8 BACK AT CASTLE AFB, Atwater, CA IMAA WEST COAST FESTIVAL Memorial Day Weekend MAY 27,-30, 2010 Joe Francis flying the Raven below, while Contest Director Rick Maida spots for him. It has been 4 years of not being able to use the facilities at Castle for our IMAA West Coast Festival. So places like Chowchilla Airport, Madera Airport and the Fresno Modelers have been used for the Memorial Weekend event. But there is no substitution for the Castle facilities. Lots of room for parking. It is just the perfect location to have a venue such as the IMAA Fly In. All of us pilots say a tremendous THANKS to Scott Malta the airport manager and the Modesto ch#679 and all the helpers who made this event come to life in about 6 weeks. Pretty amazing. Jim Collins Me and my 1/2 scale electric, Mini Max
9 The 2 pictures at the bottom of the last page and the one of the Cub and John Lockwood below are the three people and planes that flew in honor of Jim Giffin our past district X Vice President. CD Rick Maida stopped the morning pilots meeting and the three of us flew for Jim. He was a friend to us all and to the hobby and it was an honor to be a part of it. We will remember you forever Jim. Right; Jim at Castle in 2005 More pictures of this year s event.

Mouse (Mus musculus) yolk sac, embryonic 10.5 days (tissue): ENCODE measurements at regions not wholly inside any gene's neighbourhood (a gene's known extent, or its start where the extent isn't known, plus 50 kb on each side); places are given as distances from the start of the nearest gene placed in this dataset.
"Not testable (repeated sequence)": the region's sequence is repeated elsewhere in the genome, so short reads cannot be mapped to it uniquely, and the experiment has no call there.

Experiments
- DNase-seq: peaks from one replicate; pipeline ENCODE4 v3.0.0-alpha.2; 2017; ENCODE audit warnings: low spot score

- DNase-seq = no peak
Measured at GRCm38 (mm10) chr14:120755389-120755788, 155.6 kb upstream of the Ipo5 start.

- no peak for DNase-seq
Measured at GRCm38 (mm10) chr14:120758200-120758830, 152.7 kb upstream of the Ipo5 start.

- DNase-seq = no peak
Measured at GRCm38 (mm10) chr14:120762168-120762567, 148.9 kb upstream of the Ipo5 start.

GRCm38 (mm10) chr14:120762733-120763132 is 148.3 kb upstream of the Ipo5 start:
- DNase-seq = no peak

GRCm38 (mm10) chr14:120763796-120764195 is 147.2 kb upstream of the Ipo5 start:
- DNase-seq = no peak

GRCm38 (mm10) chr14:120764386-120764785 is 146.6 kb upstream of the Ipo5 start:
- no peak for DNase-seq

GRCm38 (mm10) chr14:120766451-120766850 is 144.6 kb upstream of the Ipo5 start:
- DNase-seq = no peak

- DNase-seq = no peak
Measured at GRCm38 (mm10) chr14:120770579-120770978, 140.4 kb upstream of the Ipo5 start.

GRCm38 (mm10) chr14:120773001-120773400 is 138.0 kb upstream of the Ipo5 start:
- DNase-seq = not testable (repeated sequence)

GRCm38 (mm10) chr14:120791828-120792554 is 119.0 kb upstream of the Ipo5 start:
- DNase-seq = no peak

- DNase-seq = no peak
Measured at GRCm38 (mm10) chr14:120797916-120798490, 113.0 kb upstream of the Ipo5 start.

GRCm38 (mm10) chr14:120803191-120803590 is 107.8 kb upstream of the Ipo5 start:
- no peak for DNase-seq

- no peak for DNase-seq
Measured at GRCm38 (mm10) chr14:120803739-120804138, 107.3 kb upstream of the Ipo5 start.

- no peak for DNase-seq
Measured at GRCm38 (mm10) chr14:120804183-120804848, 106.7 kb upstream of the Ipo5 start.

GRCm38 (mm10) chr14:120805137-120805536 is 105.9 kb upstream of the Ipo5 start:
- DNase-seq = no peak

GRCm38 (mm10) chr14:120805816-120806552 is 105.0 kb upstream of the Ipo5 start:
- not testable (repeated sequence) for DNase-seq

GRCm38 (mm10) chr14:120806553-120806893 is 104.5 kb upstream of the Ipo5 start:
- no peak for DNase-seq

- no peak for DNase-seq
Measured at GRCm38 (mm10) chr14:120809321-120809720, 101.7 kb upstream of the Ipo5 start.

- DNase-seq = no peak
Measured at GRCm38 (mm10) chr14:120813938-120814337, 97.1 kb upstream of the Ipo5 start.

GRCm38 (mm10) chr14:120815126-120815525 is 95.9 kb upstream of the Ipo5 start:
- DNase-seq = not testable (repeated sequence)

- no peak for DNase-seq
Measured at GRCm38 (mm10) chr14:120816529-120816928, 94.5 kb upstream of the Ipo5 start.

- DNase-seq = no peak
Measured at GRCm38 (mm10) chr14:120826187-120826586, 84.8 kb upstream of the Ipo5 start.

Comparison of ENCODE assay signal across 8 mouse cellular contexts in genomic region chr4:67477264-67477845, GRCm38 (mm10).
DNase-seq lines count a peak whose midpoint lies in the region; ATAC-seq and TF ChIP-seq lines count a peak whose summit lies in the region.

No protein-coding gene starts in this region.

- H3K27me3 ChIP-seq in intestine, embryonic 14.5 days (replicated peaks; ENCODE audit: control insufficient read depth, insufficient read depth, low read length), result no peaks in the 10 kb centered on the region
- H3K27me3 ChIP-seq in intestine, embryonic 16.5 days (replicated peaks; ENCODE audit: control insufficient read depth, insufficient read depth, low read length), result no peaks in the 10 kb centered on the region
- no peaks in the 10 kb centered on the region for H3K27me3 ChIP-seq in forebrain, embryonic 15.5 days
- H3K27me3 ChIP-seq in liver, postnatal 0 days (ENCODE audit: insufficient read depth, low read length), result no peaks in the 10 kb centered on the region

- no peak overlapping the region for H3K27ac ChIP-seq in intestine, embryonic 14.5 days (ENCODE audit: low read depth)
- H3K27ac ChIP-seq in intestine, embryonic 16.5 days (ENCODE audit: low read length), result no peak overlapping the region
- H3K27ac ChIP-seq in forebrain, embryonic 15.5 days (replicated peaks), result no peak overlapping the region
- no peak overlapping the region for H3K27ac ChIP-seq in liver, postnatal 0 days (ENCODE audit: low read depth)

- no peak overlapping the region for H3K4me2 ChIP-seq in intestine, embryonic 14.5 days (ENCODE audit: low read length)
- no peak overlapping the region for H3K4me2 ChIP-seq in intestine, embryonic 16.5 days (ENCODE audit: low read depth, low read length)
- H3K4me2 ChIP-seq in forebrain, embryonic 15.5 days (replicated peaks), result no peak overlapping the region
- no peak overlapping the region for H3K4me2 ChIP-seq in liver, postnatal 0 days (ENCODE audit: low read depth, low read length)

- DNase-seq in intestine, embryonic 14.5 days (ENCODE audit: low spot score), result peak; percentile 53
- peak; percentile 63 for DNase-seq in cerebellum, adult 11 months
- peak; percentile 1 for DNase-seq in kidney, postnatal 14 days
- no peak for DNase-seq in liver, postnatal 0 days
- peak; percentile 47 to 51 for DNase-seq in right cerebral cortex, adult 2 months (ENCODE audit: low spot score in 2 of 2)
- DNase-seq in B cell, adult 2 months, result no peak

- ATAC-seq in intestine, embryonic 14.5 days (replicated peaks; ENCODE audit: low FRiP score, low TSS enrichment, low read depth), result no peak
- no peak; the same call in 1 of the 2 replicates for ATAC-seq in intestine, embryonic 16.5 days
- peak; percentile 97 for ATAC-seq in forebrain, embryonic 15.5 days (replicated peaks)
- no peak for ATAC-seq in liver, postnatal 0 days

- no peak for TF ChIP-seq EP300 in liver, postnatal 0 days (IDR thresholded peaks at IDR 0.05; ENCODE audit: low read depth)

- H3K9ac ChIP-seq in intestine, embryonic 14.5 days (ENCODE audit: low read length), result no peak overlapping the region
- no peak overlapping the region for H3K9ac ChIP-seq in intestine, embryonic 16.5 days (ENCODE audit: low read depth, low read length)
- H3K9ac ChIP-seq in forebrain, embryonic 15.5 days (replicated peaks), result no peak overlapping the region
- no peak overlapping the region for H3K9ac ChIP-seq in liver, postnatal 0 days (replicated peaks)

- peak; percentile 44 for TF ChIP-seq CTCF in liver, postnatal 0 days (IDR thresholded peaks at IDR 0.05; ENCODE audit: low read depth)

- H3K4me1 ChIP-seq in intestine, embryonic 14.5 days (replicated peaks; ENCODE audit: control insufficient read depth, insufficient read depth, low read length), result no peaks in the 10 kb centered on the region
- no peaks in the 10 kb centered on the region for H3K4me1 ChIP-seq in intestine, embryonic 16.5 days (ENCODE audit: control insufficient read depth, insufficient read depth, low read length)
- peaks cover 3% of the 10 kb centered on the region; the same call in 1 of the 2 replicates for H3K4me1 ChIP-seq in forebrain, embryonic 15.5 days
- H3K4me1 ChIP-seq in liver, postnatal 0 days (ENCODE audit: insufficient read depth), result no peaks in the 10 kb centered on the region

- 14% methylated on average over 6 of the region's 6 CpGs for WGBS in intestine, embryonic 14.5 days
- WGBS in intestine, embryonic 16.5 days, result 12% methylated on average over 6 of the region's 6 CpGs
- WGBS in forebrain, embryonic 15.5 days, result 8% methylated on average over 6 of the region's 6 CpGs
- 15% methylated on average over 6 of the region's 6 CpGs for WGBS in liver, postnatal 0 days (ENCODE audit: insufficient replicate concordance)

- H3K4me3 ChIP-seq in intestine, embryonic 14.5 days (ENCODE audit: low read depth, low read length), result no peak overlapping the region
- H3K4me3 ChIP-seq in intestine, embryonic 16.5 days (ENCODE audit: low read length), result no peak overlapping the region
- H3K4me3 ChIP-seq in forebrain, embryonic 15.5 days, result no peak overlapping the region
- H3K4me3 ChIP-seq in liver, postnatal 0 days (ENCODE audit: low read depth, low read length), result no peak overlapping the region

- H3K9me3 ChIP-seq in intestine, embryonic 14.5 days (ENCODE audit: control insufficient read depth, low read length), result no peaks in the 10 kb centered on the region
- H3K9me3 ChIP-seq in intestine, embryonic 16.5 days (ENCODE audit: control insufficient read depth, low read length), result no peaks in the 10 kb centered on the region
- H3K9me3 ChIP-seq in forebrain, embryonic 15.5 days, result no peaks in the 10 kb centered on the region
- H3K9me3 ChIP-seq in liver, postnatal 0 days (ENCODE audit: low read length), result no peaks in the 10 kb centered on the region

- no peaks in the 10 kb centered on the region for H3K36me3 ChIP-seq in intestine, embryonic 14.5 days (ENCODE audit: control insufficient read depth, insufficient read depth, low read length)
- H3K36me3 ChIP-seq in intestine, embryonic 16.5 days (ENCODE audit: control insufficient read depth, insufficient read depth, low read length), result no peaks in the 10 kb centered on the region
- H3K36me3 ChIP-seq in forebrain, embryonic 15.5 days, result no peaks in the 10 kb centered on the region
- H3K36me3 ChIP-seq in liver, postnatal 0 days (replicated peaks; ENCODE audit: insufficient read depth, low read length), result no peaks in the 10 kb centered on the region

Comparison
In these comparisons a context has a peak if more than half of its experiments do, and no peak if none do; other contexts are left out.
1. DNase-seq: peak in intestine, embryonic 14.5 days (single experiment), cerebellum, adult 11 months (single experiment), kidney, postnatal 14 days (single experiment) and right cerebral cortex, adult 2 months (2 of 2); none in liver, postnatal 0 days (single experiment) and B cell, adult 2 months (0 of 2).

10 This report from Rick Maida: My wife and I started out for Castle Wednesday morning at 7:30am. We got there at 9:30am. Parked the bus and rolled up the sleeves and started helping with field setup. Chalked out all the parking lot lines and spaces and had name plaques for vendors and there crews, thanks to Tom Moore. I think we used 10 bags of chalk. Set up the registration tents, transmitter impound, safety inspection area and the pilots station. Port a potties and dumpsters arrived. All was completed at around 6pm. The only people allowed in on Wed. were field setup personnel. Thursday morning gates opened at 8am and we were ready for all. The groups started coming in and so we had basically 2 holding areas for people to come into as we were getting folks parked. It worked out beautifully. The temps were down and people were very patient with us. By Thurs. afternoon the two front rows were pretty much full. We ended up with 3 rows of motorhomes, a ¼ mile long. Approximate count were 110 motorhomes, 65 cargo trailers. Flying started at 12:30pm on Thurs. Brief pilot meeting and off to safety inspection. Weather for Wed and Thurs was some rain and wind but it all cleared up for Fri, Sat, Sun and Mon. Fabulous weather. The one thing that I noticed on Thur and Fri was that not a lot of flying was going on but instead folks were talking and walking around getting reacquainted with one another and just being happy to be back at Castle. Pilot count, 150 pilots and the number of aircraft were around 300. Full size aircraft arrivals on Sat. were 15 and Sun. was 12. Lots of spectators. Pilots meeting were given each day and on Saturday we paid our respects to one of our fallen modelers and dear friend, Jim Giffin who passed on Jan 31 of this year. John Lockwood, Mike Brown and Jim Collins all flew some of Jim s favorite aircraft in Jim s memory. Not to many dry eyes in this crowd and it made for a real quiet 5 min remembrance. Pretty special. Special thanks to John, Mike and Jim.